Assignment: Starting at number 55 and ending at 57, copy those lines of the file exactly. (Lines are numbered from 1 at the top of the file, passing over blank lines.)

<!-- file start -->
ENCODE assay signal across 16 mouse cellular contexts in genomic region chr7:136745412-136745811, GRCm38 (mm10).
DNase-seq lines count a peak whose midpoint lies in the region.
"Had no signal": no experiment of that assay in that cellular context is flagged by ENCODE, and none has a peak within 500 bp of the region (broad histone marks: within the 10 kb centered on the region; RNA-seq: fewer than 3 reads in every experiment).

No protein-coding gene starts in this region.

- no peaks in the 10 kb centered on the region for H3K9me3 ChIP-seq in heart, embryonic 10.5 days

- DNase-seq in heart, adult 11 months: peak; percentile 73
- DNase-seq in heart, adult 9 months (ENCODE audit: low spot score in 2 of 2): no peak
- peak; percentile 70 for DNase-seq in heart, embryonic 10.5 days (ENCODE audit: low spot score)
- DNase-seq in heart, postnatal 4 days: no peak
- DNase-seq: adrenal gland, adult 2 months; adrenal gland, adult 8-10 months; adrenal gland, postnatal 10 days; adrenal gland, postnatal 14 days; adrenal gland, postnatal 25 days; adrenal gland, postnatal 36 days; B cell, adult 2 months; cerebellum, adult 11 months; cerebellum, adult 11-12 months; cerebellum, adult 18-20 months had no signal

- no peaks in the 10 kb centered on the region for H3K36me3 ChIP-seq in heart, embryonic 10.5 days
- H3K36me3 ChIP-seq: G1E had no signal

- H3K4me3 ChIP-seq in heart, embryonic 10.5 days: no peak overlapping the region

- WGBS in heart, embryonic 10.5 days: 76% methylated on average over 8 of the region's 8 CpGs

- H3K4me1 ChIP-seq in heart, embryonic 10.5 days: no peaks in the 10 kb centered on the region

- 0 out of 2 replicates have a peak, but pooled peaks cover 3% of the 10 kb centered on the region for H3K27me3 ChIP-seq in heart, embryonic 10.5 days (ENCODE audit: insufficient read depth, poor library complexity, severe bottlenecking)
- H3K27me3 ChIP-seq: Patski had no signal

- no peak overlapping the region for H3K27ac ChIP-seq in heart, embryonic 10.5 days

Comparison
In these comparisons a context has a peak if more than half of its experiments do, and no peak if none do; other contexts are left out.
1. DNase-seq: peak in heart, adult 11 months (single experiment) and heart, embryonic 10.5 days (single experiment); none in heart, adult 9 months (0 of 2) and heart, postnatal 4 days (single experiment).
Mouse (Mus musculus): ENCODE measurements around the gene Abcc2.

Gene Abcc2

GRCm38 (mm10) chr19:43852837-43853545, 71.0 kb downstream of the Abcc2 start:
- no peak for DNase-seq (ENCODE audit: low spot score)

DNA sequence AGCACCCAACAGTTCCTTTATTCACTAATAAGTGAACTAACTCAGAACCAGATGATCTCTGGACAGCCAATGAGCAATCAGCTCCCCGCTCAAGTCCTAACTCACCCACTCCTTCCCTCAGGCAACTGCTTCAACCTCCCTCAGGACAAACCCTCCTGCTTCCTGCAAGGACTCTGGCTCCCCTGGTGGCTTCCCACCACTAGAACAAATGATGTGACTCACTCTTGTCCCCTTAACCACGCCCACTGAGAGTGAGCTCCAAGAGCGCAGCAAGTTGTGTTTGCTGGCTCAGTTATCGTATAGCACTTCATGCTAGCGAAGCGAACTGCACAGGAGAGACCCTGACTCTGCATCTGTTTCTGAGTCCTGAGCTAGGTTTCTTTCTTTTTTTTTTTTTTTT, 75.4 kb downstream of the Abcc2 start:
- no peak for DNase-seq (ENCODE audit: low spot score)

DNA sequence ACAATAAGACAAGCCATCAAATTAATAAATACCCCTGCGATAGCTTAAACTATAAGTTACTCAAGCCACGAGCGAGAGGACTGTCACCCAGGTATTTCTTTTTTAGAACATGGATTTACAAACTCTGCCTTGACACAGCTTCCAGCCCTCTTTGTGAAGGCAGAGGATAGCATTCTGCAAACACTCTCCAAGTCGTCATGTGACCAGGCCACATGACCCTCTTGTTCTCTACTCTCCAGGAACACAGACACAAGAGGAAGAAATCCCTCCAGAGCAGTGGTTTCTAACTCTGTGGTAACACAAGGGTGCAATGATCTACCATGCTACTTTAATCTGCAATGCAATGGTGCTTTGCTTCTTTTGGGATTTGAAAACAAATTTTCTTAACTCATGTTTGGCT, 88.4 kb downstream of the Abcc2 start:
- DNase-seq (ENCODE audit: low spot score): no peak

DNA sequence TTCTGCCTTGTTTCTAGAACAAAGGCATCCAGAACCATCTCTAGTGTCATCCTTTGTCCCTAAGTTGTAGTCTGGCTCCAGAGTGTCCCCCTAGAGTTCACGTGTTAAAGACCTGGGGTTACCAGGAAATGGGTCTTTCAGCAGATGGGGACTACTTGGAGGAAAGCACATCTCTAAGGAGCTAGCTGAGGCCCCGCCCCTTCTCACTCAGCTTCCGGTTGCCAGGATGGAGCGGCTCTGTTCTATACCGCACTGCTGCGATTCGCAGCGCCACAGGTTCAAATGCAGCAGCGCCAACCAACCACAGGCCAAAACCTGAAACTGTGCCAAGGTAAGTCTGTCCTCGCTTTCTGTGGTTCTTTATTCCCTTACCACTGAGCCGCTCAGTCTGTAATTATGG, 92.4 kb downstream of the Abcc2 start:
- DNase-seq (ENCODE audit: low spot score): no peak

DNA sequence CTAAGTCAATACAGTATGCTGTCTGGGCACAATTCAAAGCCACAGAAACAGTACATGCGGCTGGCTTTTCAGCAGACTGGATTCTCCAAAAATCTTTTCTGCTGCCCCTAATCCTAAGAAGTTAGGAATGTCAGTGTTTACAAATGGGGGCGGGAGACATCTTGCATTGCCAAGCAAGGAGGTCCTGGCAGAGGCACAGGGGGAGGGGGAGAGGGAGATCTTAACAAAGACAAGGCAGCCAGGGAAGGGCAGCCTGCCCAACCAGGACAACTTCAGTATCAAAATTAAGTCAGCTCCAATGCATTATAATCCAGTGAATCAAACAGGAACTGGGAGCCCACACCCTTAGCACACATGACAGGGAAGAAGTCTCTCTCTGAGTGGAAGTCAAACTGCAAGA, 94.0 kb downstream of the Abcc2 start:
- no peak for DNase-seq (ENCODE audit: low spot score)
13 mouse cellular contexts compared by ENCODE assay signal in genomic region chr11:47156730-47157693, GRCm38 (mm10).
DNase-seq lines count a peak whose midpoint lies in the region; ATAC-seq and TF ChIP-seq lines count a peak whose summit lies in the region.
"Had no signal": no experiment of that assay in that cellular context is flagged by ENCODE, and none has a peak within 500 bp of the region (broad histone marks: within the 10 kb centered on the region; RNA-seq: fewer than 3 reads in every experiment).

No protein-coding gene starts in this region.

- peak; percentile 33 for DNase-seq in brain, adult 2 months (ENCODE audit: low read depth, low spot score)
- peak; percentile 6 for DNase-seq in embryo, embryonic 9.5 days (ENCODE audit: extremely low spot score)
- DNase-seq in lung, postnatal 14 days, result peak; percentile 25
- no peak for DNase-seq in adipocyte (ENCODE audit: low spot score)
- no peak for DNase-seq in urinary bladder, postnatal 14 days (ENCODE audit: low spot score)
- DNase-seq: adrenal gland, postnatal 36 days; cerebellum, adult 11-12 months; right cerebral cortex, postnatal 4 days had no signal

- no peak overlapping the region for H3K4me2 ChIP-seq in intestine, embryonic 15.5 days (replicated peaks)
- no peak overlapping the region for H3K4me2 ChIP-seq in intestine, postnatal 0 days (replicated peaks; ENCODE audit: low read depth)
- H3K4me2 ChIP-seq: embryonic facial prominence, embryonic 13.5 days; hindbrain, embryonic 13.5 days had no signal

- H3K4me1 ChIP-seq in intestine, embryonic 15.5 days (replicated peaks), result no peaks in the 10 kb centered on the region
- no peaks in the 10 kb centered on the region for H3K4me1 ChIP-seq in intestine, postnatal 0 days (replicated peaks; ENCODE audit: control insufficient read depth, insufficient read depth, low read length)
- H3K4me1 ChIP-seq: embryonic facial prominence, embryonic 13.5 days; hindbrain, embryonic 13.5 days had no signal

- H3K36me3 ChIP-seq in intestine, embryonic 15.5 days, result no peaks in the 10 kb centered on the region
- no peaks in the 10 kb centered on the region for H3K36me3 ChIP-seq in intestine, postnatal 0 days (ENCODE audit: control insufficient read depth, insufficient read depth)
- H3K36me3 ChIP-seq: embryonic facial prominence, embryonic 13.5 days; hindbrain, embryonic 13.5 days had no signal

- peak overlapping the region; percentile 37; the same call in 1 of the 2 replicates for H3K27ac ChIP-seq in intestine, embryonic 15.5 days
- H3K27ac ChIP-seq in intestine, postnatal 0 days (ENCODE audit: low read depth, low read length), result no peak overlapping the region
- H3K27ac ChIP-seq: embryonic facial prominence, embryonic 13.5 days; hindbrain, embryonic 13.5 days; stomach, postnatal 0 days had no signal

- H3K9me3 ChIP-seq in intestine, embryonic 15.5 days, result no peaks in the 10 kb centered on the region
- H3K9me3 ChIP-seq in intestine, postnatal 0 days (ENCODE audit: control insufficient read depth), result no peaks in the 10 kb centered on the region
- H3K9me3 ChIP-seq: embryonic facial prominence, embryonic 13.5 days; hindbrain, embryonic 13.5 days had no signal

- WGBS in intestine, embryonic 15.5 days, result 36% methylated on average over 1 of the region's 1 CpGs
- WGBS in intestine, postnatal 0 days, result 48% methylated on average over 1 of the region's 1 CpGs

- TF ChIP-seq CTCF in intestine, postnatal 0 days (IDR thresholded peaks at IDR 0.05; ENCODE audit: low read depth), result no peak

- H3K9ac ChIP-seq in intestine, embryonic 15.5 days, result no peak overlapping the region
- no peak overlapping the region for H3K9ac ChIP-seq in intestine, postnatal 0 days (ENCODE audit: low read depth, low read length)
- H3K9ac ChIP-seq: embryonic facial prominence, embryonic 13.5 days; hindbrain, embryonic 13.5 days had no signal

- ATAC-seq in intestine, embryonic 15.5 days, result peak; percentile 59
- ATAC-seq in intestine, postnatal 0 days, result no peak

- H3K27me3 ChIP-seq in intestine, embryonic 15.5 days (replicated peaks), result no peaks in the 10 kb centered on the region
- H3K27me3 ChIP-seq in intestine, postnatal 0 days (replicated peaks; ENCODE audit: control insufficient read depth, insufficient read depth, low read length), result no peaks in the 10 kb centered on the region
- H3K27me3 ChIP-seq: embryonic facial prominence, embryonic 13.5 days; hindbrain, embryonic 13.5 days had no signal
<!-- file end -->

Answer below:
- H3K27ac ChIP-seq: embryonic facial prominence, embryonic 13.5 days; hindbrain, embryonic 13.5 days; stomach, postnatal 0 days had no signal

- H3K9me3 ChIP-seq in intestine, embryonic 15.5 days, result no peaks in the 10 kb centered on the region
- H3K9me3 ChIP-seq in intestine, postnatal 0 days (ENCODE audit: control insufficient read depth), result no peaks in the 10 kb centered on the region